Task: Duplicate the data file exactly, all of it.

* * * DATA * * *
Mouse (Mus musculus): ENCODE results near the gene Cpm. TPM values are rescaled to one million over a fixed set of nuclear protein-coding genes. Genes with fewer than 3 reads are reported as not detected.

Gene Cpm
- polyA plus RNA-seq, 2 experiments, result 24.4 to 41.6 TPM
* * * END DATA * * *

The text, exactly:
Mouse (Mus musculus): ENCODE results near the gene Cpm. TPM values are rescaled to one million over a fixed set of nuclear protein-coding genes. Genes with fewer than 3 reads are reported as not detected.

Gene Cpm
- polyA plus RNA-seq, 2 experiments, result 24.4 to 41.6 TPM